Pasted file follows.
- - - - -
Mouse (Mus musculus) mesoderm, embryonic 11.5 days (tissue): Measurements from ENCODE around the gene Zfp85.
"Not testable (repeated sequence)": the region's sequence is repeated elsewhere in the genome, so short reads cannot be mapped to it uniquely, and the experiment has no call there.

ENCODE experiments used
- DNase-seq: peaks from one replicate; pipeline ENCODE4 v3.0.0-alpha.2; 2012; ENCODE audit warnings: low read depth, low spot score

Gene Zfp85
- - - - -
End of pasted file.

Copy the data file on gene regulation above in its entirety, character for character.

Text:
Mouse (Mus musculus) mesoderm, embryonic 11.5 days (tissue): Measurements from ENCODE around the gene Zfp85.
"Not testable (repeated sequence)": the region's sequence is repeated elsewhere in the genome, so short reads cannot be mapped to it uniquely, and the experiment has no call there.

ENCODE experiments used
- DNase-seq: peaks from one replicate; pipeline ENCODE4 v3.0.0-alpha.2; 2012; ENCODE audit warnings: low read depth, low spot score

Gene Zfp85